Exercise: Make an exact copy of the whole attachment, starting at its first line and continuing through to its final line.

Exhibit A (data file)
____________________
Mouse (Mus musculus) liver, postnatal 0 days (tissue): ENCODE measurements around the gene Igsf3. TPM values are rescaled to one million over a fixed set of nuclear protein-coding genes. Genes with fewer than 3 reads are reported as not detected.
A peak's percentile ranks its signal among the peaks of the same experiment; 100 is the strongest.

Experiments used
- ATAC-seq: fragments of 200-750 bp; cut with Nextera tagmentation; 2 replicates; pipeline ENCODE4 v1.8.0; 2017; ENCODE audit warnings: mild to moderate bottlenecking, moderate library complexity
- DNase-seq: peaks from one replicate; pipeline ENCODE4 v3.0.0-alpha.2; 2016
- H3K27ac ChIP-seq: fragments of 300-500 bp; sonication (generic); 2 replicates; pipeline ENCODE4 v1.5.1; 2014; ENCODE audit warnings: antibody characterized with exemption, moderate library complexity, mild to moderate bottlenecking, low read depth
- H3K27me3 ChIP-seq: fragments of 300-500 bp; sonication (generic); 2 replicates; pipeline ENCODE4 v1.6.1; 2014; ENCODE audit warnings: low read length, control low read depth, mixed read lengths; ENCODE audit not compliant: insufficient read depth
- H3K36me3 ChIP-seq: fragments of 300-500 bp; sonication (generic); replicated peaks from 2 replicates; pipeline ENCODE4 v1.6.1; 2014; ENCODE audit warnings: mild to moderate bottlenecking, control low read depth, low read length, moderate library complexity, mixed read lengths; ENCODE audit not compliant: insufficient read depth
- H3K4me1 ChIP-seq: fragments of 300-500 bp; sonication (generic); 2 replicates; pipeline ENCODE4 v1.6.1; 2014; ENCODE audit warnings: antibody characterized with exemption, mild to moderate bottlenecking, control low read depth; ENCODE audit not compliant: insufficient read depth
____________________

Mouse (Mus musculus) liver, postnatal 0 days (tissue): ENCODE measurements around the gene Igsf3. TPM values are rescaled to one million over a fixed set of nuclear protein-coding genes. Genes with fewer than 3 reads are reported as not detected.
A peak's percentile ranks its signal among the peaks of the same experiment; 100 is the strongest.

Experiments used
- ATAC-seq: fragments of 200-750 bp; cut with Nextera tagmentation; 2 replicates; pipeline ENCODE4 v1.8.0; 2017; ENCODE audit warnings: mild to moderate bottlenecking, moderate library complexity
- DNase-seq: peaks from one replicate; pipeline ENCODE4 v3.0.0-alpha.2; 2016
- H3K27ac ChIP-seq: fragments of 300-500 bp; sonication (generic); 2 replicates; pipeline ENCODE4 v1.5.1; 2014; ENCODE audit warnings: antibody characterized with exemption, moderate library complexity, mild to moderate bottlenecking, low read depth
- H3K27me3 ChIP-seq: fragments of 300-500 bp; sonication (generic); 2 replicates; pipeline ENCODE4 v1.6.1; 2014; ENCODE audit warnings: low read length, control low read depth, mixed read lengths; ENCODE audit not compliant: insufficient read depth
- H3K36me3 ChIP-seq: fragments of 300-500 bp; sonication (generic); replicated peaks from 2 replicates; pipeline ENCODE4 v1.6.1; 2014; ENCODE audit warnings: mild to moderate bottlenecking, control low read depth, low read length, moderate library complexity, mixed read lengths; ENCODE audit not compliant: insufficient read depth
- H3K4me1 ChIP-seq: fragments of 300-500 bp; sonication (generic); 2 replicates; pipeline ENCODE4 v1.6.1; 2014; ENCODE audit warnings: antibody characterized with exemption, mild to moderate bottlenecking, control low read depth; ENCODE audit not compliant: insufficient read depth